For decades, the psychiatric unit at Regions Hospital in St. Paul has been something of an eyesore, hospital officials admit.
"A subpar environment," says one.
"Crummy," says another.
"Depressing," says a third.
That all changes on Monday, when mental health patients will start moving into a $36 million facility awash in warm colors, natural wood and open spaces.
The new mental health building, formally dedicated Friday, replaces an old inpatient facility originally built as a nurses' dormitory in the 1960s. The new facility will house 100 patients, only four more than the current facility, but it's nearly twice as large, officials said.
The project gave the hospital a chance to rethink how it cares for people in mental health crises -- from the food to the visiting hours, said Tom Geskermann, vice president of operations. For the first time, he said, Regions' psychiatric patients will have private rooms, private baths and a healing environment, complete with three-season porch and holistic "comfort room" to deal with stress. New patients, many of whom arrive by ambulance or police car, will be greeted with a warm meal and a warm blanket, he said.
"We really wanted to make it a safe place, warm, welcoming and empowering," said Dr. Michael Trangle, associate medical director for behavioral health at HealthPartners, which owns Regions.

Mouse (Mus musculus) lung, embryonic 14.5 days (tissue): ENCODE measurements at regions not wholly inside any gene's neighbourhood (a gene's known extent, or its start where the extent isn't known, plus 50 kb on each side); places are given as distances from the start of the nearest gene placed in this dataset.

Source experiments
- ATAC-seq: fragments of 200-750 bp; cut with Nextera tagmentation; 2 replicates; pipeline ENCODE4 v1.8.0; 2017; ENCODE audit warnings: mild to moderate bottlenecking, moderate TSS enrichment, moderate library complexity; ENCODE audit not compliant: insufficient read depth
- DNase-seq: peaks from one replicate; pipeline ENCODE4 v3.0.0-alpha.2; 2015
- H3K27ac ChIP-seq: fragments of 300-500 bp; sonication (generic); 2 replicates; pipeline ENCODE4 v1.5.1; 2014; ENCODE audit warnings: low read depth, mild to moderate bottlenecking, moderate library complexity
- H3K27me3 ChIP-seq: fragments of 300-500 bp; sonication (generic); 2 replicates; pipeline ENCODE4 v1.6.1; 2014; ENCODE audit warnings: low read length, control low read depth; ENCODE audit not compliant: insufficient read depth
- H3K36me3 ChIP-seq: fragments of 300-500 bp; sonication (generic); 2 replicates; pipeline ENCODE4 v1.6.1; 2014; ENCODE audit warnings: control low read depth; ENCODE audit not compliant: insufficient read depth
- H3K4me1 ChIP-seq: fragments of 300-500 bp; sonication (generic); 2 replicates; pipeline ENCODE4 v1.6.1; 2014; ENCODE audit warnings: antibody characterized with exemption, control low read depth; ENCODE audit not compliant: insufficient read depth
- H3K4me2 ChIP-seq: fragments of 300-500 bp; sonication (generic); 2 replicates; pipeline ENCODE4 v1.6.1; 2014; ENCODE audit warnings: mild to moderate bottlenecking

Trangle said the old facility, with its dark, narrow hallways and group showers, was off-putting to patients and families alike. "You can give really good care in a crummy space, but it's still a crummy space," he said. In the new facility, he said, patients will have more space to exercise and meet privately with their families.
Also new is a hospital campaign to fight the stigma of mental illness, with a website called Makeitok.org.
Sue Abderholden, a mental health advocate, says stigma often keeps people suffering longer than necessary. "People live with their symptoms an average of 10 years before seeking help," said Abderholden, executive director of NAMI-Minnesota, who served on an advisory panel for the new hospital. The hope, she said, is that with facilities like this, "they won't be afraid to come back."
Maura Lerner 612-673-7384